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Is there a chance for democracy? Teachers, schooling, and citizenry in Ukraine

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Abstract:

After the collapse of the Soviet Union in 1991, Ukraine embarked on its democratic development and integration into a free market global economy reforming political, economic, and social spheres of its public life, including the educational system. Educational reformers have advocated for the decentralization of the educational system, utilization of student-centered pedagogy, and promotion of citizenship democratic education. However, many Ukrainian educators view a process of democratization only in terms of formation of a distinct national identity grounded in history and culture. Their focus on ideas of patriotism and nationalism has hindered the development of citizenship based on the notion of active participation, tolerance, and critical analysis of institutional arrangements. Research on Ukrainian teacher candidates shows that implementation of democratic citizenship education is impeded by their little knowledge of civil society and democratic values and the role they could have in its development. Consequently, education practiced by Ukrainian educators with autocratic and traditional thinking leads only to the formation of national loyalty and conformity and does not prepare students for their democratic functioning and governing as citizens of the state. This research paper will discuss Ukrainian teachers and compulsory schooling in terms of three phenomena: reflective and routine teachers; authoritarian and libertarian schooling; public and emergency time. It will also show how these phenomena influence the construction of citizenship and regime of the nation-state; what phenomena might be effective in the context of Ukrainian democratic nation-building; and what role teacher education programs ought to perform in this process.

Author's Keywords:

Ukraine
Convention
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Association:
Name: 55th Annual Conference of the Comparative and International Education Society
URL:
http://www.cies.us


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URL: http://citation.allacademic.com/meta/p493920_index.html
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MLA Citation:

Kovalchuk, Serhiy. "Is there a chance for democracy? Teachers, schooling, and citizenry in Ukraine" Paper presented at the annual meeting of the 55th Annual Conference of the Comparative and International Education Society, Fairmont Le Reine Elizabeth, Montreal, Quebec, Canada, May 01, 2011 <Not Available>. 2014-11-26 <http://citation.allacademic.com/meta/p493920_index.html>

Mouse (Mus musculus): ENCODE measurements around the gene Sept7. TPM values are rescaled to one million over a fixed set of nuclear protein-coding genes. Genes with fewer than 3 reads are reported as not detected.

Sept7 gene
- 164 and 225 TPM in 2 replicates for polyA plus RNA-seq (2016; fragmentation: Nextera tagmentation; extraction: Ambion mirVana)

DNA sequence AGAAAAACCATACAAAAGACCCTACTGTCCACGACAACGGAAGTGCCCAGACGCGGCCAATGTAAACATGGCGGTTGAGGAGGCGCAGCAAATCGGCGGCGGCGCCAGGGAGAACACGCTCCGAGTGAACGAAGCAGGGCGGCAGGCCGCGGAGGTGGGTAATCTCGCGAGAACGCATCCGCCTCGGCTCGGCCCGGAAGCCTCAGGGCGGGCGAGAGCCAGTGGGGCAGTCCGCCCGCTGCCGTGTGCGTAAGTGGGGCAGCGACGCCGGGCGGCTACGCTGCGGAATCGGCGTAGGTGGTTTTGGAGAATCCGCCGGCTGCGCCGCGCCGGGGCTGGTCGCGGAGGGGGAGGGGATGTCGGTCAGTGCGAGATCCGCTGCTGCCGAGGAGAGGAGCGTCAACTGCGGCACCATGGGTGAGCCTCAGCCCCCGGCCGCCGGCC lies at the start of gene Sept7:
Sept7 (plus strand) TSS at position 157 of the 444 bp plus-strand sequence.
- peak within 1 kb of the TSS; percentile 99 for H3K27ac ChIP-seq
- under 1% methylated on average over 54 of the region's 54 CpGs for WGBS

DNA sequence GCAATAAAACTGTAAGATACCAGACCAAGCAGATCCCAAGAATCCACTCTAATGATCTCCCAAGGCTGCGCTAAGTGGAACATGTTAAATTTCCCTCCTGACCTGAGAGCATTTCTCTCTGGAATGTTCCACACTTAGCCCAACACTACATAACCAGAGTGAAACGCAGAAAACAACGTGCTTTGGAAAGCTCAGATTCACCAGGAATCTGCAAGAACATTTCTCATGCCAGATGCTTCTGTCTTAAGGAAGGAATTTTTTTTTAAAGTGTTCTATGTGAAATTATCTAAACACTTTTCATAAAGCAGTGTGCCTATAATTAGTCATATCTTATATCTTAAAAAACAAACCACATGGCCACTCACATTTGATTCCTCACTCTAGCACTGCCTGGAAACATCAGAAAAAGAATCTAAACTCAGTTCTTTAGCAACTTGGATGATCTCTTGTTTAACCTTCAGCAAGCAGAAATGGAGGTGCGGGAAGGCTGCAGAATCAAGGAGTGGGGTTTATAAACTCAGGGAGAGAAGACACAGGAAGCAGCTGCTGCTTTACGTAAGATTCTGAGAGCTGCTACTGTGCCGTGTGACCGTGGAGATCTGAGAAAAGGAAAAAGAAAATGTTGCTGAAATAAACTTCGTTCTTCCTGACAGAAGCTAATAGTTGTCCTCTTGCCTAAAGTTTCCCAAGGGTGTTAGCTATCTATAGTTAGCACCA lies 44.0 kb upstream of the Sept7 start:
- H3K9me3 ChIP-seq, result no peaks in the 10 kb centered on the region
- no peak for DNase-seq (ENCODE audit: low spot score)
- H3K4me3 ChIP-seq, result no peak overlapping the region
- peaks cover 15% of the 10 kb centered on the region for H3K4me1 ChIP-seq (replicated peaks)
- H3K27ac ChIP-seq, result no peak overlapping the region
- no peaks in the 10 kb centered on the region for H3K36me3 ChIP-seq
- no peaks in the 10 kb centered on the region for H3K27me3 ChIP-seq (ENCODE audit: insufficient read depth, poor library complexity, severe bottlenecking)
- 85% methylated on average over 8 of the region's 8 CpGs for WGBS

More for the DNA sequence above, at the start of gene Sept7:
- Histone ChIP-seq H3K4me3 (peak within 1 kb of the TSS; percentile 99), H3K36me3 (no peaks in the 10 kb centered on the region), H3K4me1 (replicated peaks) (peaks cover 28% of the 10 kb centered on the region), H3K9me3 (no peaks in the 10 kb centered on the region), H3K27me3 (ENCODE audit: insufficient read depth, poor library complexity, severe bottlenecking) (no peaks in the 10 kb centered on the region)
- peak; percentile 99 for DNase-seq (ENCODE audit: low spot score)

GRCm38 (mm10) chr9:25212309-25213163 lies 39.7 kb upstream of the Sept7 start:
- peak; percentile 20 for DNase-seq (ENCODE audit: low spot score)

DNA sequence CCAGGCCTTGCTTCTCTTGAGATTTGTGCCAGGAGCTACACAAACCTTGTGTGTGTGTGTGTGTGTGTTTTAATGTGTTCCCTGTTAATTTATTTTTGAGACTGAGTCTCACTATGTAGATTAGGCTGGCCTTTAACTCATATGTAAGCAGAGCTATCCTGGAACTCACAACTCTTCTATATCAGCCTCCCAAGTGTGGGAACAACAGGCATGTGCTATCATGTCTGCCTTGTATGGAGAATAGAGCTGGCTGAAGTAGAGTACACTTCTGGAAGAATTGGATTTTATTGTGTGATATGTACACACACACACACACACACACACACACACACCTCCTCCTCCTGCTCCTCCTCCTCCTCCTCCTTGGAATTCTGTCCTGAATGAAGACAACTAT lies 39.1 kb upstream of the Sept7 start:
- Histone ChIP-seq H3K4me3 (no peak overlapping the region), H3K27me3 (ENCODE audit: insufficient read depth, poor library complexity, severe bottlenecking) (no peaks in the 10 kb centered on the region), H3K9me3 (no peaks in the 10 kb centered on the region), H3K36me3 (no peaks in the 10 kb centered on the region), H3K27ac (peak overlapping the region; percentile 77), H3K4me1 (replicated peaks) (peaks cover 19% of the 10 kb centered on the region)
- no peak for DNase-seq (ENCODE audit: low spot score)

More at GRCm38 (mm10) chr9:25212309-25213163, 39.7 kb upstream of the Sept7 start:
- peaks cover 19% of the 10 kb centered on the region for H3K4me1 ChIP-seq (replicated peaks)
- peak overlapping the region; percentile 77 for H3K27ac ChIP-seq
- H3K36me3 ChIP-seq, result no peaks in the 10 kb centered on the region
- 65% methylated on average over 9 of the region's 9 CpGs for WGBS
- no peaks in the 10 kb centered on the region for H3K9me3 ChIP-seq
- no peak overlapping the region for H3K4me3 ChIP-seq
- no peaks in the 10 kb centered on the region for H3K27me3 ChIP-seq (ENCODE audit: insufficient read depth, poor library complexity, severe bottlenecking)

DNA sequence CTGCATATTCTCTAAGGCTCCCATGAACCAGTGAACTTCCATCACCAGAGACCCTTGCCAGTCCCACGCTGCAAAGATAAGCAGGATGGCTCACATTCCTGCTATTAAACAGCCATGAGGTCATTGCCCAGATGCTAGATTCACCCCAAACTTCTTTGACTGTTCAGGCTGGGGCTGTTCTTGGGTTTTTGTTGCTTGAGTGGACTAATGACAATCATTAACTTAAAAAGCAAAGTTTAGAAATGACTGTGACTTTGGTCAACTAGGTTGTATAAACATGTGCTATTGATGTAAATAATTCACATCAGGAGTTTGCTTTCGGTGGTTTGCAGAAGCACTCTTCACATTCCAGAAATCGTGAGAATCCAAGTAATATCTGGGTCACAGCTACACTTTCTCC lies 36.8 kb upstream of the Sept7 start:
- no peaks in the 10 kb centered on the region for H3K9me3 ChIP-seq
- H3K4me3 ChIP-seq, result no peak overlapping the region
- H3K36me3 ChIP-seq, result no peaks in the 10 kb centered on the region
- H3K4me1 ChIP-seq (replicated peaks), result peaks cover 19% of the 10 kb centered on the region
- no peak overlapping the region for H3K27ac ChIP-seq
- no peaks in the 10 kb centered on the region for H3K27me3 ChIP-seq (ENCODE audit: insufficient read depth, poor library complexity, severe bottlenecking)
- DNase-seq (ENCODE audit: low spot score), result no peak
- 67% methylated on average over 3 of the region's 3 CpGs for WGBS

APA Citation:

Kovalchuk, S. , 2011-05-01 "Is there a chance for democracy? Teachers, schooling, and citizenry in Ukraine" Paper presented at the annual meeting of the 55th Annual Conference of the Comparative and International Education Society, Fairmont Le Reine Elizabeth, Montreal, Quebec, Canada <Not Available>. 2014-11-26 from http://citation.allacademic.com/meta/p493920_index.html

Publication Type: Conference Paper/Unpublished Manuscript
Review Method: Peer Reviewed
Abstract: After the collapse of the Soviet Union in 1991, Ukraine embarked on its democratic development and integration into a free market global economy reforming political, economic, and social spheres of its public life, including the educational system. Educational reformers have advocated for the decentralization of the educational system, utilization of student-centered pedagogy, and promotion of citizenship democratic education. However, many Ukrainian educators view a process of democratization only in terms of formation of a distinct national identity grounded in history and culture. Their focus on ideas of patriotism and nationalism has hindered the development of citizenship based on the notion of active participation, tolerance, and critical analysis of institutional arrangements. Research on Ukrainian teacher candidates shows that implementation of democratic citizenship education is impeded by their little knowledge of civil society and democratic values and the role they could have in its development. Consequently, education practiced by Ukrainian educators with autocratic and traditional thinking leads only to the formation of national loyalty and conformity and does not prepare students for their democratic functioning and governing as citizens of the state. This research paper will discuss Ukrainian teachers and compulsory schooling in terms of three phenomena: reflective and routine teachers; authoritarian and libertarian schooling; public and emergency time. It will also show how these phenomena influence the construction of citizenship and regime of the nation-state; what phenomena might be effective in the context of Ukrainian democratic nation-building; and what role teacher education programs ought to perform in this process.


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